Pagination

It’s often the case that you want to avoid querying an entire list from your API in order to minimize the amount of data transfers over the network. To support this, GraphQL APIs will “paginate” a field, allowing users to query a slice of the list. The strategy used to access slices of a list fall into two categories. Offset-based pagination relies offset and limit arguments and mimics the mechanisms provided by most database engines. Cursor-based pagination is a bi-directional strategy that relies on first/after or last/before arguments and is designed to handle modern pagination features such a infinite scrolling.

Regardless of the strategy used, houdini follows a simple pattern: wrap your document in a “paginated” function (ie, paginatedQuery or paginatedFragment), mark the field with @paginate, and provide the “page size” via the first, last or limit arguments to the field. paginatedQuery and paginatedFragment behave identically: they return a field containing a svelte store with your full dataset and functions you can call to load the next or previous page, as well as a readable store with a boolean loading state. For example, a field supporting offset-based pagination would look something like:

const { data, loadNextPage, loading } = paginatedQuery(graphql`
    query UserList {
        friends(limit: 10) @paginate {
            id
        }
    }
`)

and a field that supports cursor-based pagination starting at the end of the list would look something like:

const { data, loadPreviousPage } = paginatedQuery(graphql`
    query UserList {
        friends(last: 10) @paginate {
            edges {
                node {
                    id
                }
            }
        }
    }
`)

If you are paginating a field with a cursor-based strategy (forward or backwards), the current page info can be looked up with the pageInfo store returned from the paginated function:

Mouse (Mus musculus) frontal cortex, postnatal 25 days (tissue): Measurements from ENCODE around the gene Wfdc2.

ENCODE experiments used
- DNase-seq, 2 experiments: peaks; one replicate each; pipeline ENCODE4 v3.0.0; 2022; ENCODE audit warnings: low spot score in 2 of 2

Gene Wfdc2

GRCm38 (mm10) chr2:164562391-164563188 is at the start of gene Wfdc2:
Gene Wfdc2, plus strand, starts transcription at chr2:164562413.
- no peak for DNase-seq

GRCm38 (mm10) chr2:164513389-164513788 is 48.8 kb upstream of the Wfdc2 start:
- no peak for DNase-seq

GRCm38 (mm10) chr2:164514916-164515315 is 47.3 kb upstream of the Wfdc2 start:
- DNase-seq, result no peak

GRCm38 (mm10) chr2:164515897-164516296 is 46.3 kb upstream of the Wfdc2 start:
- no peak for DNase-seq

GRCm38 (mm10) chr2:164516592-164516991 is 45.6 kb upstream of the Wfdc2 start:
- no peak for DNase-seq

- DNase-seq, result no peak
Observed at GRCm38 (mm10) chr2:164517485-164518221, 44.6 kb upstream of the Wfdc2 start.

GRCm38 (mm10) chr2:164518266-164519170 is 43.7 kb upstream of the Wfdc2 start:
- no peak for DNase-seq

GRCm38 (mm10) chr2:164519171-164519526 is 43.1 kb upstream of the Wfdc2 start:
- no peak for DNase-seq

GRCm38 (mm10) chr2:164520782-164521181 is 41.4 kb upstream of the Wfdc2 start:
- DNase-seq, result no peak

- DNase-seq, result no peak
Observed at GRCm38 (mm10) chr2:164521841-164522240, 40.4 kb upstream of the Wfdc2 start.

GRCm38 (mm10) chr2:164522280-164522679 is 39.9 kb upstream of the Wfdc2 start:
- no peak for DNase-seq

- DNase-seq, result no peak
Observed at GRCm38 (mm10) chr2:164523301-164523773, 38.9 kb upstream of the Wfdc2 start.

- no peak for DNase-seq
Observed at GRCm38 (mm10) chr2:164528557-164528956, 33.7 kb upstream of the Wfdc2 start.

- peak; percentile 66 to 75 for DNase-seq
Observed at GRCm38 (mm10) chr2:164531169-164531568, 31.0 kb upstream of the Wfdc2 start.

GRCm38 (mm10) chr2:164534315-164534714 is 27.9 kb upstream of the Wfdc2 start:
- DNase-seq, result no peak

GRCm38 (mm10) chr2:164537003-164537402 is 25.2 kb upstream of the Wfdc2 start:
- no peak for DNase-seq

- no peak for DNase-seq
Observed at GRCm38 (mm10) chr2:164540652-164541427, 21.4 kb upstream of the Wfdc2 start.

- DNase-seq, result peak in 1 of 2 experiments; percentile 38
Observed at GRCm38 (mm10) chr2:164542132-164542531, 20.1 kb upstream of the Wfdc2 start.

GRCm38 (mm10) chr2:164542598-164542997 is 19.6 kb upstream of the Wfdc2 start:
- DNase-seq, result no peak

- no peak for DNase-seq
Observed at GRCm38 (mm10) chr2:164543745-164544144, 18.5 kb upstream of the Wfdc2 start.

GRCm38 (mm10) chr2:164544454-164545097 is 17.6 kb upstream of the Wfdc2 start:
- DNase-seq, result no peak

<script>
    const { data, loadNextPage, pageInfo } = paginatedQuery(graphql`
        query UserList {
            friends(first: 10) @paginate {
                edges {
                    node {
                        id
                    }
                }
            }
        }
    `)
</script>

{#if $pageInfo.hasNextPage}
    <button onClick={() => loadNextPage()}> load more </button>
{/if}

Paginated Fragments

paginatedFragment functions very similarly to paginatedQuery with a few caveats. Consider the following:

const { loadNextPage, data, pageInfo } = paginatedFragment(graphql`
    fragment UserWithFriends on User {
        friends(first: 10) @paginate {
            edges {
                node {
                    id
                }
            }
        }
    }
`)

In order to look up the next page for the user’s friend. We need a way to query the specific user that this fragment has been spread into. In order to pull this off, houdini relies on the generic Node interface and corresponding query:

interface Node {
    id: ID!
}

type Query {
    node(id: ID!): Node
}

In short, this means that any paginated fragment must be of a type that implements the Node interface (so it can be looked up in the api). You can read more information about the Node interface in this section of the graphql community website. This is only a requirement for paginated fragments. If your application only uses paginated queries, you do not need to implement the Node interface and resolver.

For information about how to customize this behavior, check out the Caching Data guide.

Mutation Operations

A paginated field can be marked as a potential target for a mutation operation by passing a name argument to the @paginate directive. For more information, see this document.

const { loadNextPage, data, pageInfo } = paginatedFragment(graphql`
    fragment UserWithFriends on User {
        friends(first: 10) @paginate(name: "User_Friends") {
            edges {
                node {
                    id
                }
            }
        }
    }
`)